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-   -   Installing yard lights on corners of house. (http://www.diychatroom.com/f18/installing-yard-lights-corners-house-142494/)

tazman7 05-03-2012 01:21 AM

Installing yard lights on corners of house.
 
1 Attachment(s)
Hello everybody! First things first..I don't know much about wiring besides there being a positive, negative and a ground.

I am in the process of gathering information about installing two lights on the soffit of the corners of my house. There is an outside light by the sliding glass door that I was going to tap into for power, since the switch for it is in the kitchen.

My question is will this be possible if I was to run two twin head flood lights off of the same switch. ( http://www.lampsplus.com/products/br...ht__h9572.html )


What would be the easiest way to run the wiring for this? Through the soffit or just through the attic? The problem with the attic is there is vaulted ceilings in a few rooms of my house so it is pretty much impossible to walk in the attic to the far side of my house...actually I don't even think it is possible with the amount of insulation and how the ceilings are.

How would I go about mounting the light to the soffit? A junction box? Will I have to run conduit?

Here is a picture of what I am trying to do. Excuse my art skills in paint.


Thank you!:thumbup:

JRANK1 05-03-2012 03:15 AM

Wireless switching
 
I say old boy! if you try to run wires thru the soffitts, you probably will encounter studs (2x4, etc.) extending from the house frame. These studs are what the soffitt panels are fastened to. You would probably have to drill thru each to run your wire. That means removing the soffitt panels to access the studs.
Lots of hard work there.
If you go thru the attic, a primo choice except where you encounter the cathedral ceiling, you'll have to fish the wire through between the studs/rafters/joists, and probably encounter places where the run between joists is blocked.
I just did some prelim research via Google on wireless lighting systems. These are actually wireless switches to remotely operate fixtures. You could wire the floods into nearby (hopefully) unswitched circuits in the attic, and use remote receivers at each fixture actuated by the radio freq. switch.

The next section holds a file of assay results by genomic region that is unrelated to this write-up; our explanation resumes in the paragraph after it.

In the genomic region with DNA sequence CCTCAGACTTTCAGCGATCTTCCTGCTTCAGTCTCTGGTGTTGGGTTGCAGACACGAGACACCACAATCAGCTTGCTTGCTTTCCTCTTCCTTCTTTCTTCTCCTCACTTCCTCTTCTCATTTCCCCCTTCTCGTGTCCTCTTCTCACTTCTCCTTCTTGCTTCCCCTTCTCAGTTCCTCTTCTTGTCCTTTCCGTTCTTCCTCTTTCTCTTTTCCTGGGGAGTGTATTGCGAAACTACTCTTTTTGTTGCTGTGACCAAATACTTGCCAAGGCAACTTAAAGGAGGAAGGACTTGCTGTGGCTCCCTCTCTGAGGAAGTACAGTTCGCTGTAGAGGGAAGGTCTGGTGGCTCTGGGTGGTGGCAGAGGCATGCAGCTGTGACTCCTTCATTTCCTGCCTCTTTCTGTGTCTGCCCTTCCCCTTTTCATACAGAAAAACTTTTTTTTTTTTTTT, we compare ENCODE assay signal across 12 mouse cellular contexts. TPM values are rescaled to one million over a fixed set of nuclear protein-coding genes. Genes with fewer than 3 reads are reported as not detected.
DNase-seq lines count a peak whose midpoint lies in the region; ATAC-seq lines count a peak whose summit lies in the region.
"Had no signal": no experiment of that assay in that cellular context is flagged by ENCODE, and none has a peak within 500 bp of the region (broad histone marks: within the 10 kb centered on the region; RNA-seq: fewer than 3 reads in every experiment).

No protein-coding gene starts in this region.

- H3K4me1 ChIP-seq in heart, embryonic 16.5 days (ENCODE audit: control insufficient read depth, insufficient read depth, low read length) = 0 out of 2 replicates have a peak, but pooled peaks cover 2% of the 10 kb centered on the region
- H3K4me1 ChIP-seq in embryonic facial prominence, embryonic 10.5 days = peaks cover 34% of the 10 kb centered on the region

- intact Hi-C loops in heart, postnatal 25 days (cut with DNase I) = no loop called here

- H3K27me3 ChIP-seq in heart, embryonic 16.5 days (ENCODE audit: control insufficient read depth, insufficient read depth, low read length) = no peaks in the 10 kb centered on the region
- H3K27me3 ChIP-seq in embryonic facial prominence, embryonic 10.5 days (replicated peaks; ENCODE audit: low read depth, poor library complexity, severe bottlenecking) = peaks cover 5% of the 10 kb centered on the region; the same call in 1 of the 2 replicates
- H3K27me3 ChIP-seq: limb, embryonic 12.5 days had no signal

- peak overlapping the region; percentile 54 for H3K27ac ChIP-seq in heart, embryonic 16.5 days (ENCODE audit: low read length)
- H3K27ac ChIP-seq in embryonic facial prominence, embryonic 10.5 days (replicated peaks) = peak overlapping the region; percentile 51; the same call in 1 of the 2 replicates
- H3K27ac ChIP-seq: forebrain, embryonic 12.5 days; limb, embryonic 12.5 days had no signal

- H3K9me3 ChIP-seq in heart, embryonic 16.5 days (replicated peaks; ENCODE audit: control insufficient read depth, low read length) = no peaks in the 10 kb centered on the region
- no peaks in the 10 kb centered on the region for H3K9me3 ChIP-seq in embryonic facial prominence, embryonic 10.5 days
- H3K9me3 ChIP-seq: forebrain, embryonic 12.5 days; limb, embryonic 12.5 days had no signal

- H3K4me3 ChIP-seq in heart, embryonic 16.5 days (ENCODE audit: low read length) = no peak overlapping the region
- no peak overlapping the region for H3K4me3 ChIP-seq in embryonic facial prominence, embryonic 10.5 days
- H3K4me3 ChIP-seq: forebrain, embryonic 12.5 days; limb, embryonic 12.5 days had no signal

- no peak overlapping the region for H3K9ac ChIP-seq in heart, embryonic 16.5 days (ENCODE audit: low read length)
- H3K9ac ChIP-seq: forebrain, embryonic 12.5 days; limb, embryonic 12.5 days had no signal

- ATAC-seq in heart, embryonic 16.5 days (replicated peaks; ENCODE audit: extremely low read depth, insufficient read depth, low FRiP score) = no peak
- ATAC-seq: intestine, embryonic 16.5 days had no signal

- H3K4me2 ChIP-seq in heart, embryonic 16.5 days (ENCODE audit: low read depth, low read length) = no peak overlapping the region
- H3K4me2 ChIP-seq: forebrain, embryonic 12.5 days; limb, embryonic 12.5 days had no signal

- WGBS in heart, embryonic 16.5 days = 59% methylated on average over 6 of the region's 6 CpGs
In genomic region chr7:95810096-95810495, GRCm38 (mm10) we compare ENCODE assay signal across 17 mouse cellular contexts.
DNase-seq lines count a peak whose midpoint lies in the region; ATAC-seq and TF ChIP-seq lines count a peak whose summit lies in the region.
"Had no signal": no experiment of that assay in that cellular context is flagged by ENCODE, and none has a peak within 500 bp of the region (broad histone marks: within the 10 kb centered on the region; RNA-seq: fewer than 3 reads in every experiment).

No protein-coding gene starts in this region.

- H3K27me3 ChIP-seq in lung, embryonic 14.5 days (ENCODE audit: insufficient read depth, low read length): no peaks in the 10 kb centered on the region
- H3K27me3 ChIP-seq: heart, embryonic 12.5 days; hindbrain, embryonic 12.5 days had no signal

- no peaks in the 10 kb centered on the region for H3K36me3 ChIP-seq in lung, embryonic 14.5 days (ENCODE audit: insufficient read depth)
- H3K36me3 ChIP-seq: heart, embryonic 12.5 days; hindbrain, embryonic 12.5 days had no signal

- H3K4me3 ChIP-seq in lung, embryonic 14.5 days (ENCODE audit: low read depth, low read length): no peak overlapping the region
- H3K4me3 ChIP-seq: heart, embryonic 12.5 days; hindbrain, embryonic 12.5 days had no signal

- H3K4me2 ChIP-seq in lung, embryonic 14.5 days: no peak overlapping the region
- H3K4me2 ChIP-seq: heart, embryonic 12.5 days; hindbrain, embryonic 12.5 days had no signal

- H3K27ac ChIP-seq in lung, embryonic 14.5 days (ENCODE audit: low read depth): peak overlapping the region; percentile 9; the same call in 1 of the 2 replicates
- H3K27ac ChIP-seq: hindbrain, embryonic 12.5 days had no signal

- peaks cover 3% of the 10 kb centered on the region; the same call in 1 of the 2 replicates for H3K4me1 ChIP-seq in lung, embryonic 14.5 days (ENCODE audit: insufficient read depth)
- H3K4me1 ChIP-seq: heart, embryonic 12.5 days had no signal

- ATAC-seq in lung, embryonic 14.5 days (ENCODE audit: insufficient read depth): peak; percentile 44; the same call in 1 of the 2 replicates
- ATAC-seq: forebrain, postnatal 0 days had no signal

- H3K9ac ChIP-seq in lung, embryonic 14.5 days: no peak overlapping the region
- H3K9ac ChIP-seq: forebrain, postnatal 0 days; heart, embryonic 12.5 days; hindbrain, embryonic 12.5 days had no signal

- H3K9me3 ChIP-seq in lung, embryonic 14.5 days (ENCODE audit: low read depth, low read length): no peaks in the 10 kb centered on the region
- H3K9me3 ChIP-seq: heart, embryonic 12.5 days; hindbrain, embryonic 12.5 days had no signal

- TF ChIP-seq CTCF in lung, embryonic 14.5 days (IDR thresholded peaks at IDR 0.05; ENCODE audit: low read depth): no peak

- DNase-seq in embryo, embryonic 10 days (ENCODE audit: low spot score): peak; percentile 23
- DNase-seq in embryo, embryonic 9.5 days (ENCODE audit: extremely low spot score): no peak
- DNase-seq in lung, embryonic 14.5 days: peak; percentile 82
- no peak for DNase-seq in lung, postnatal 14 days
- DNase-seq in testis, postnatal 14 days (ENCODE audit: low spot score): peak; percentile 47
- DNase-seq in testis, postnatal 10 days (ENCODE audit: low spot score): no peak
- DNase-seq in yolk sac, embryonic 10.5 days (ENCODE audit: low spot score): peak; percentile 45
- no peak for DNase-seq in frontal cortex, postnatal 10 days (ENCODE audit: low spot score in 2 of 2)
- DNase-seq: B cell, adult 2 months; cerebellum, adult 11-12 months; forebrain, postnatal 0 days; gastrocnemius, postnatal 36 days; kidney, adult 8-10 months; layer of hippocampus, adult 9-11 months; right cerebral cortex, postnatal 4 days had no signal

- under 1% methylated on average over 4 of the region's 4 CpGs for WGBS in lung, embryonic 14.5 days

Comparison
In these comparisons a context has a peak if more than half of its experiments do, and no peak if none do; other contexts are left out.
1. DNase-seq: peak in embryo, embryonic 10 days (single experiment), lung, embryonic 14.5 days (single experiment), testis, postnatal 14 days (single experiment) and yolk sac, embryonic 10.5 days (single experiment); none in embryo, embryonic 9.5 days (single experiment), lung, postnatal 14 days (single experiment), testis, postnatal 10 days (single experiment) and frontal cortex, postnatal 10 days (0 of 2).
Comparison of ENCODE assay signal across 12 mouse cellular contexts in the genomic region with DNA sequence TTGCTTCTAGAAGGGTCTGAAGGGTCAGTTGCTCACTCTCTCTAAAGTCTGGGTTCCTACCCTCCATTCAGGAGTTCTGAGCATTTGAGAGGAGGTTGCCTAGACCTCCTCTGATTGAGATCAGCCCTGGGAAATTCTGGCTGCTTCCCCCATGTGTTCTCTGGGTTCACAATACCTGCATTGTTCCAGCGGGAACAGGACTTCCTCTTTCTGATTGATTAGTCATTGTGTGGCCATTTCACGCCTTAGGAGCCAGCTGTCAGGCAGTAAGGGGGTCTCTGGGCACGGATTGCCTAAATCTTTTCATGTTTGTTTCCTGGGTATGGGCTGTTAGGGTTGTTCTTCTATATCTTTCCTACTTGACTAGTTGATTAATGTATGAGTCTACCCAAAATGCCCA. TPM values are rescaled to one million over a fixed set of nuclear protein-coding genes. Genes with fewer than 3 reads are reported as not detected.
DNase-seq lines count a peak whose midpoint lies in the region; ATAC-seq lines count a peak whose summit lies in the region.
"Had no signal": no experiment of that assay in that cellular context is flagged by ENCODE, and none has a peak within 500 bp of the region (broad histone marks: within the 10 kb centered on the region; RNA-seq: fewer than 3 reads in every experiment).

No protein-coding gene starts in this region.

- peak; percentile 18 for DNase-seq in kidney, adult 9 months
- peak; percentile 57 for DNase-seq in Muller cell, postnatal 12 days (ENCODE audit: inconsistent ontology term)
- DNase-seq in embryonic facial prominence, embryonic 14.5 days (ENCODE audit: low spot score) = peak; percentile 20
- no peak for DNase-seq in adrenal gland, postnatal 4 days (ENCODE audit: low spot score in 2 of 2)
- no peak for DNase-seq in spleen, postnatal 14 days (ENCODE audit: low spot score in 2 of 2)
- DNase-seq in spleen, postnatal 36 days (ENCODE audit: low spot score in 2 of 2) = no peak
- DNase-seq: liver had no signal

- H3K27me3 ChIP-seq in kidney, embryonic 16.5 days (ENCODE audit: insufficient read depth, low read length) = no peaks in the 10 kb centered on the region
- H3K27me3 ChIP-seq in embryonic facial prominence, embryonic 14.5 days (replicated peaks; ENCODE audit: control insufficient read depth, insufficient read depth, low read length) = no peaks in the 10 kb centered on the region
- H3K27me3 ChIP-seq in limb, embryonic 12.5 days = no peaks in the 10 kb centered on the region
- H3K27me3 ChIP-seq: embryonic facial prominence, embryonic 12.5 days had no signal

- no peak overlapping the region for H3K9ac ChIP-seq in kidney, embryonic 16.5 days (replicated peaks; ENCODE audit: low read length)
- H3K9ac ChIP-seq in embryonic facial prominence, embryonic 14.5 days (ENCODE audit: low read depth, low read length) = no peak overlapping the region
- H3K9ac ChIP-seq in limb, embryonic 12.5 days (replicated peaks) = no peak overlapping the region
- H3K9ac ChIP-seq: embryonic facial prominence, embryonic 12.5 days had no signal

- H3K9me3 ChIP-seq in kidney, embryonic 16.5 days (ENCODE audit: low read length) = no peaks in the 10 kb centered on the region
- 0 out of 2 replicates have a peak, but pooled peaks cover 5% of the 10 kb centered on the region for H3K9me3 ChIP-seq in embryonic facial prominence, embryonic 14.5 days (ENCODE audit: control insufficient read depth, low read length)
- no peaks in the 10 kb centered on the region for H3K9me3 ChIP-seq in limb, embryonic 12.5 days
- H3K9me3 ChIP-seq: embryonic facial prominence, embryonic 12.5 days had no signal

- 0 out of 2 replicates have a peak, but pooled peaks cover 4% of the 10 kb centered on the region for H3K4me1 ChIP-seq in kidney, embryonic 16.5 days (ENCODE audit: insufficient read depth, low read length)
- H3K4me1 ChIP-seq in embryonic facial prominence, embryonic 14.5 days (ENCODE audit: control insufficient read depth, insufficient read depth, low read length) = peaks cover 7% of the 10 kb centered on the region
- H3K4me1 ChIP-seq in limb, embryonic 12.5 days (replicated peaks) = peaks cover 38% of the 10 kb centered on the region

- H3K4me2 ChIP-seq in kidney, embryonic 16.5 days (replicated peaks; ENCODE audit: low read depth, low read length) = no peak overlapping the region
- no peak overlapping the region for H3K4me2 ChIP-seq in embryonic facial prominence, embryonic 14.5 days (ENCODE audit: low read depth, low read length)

Check out Heath/Zenith, Lutron, GE and others on the web. Maybe you can do this without tearing up panels and ceilings.
I do hope you've had training in electrical work. You could kill yourself or burn the place down.
Lotsa Luck.

danpik 05-03-2012 06:46 AM

Quote:

Originally Posted by tazman7 (Post 913335)
Hello everybody! First things first..I don't know much about wiring besides there being a positive, negative and a ground.

In an AC electric system there is no positive / negative. It is refered to as hot (black or any other color except white and green) and neutral (always white) with the ground being either green or bare. Positive / negative is used for DC electric.

Most advice given in post #2 is good. As long as you do not exceed the load on the circuit you should be able add the lights. Make sure you use the proper size wire for the circuit and install it per codes.

tazman7 05-03-2012 07:22 AM

Excellent! I will look up wireless systems. I never thought they had them for flood type lights.

Red, black, green
positive, negative, ground
hot, neutral, ground

ehhh.... thanks for clarifying though.

andrew79 05-03-2012 09:16 AM

errr no
DC power: black - red +
AC power black, red, blue = hot, white =neutral green= ground

tazman7 05-03-2012 09:21 AM

Quote:

Originally Posted by andrew79 (Post 913438)
errr no
DC power: black - red +
AC power black, red, blue = hot, white =neutral green= ground

Cool.

Can you explain to me how I should do this? I understand the colors.

AllanJ 05-03-2012 10:41 AM

I am thinking of running UF (waterproof gray) Romex type cable, stapling it to the undersides of the eaves and gables, following the path you have drawn in orange. It would be tied into the existing light fixture to get power. Match the colors; connect all the black wires together. Connect all the white wires* together. Connect all the bare and green wires together.

With a 3 conductor cable you could have individual motion detectors at each fixture that will turn on all of the lights at once. After connecting all the black wires together as above, you wil need to open up the light fixtures to attach the red wire(s) of the cables you strung to the lamp socket center contacts where most likely there will be more black wires attached that should stay. (Make one connection per fixture)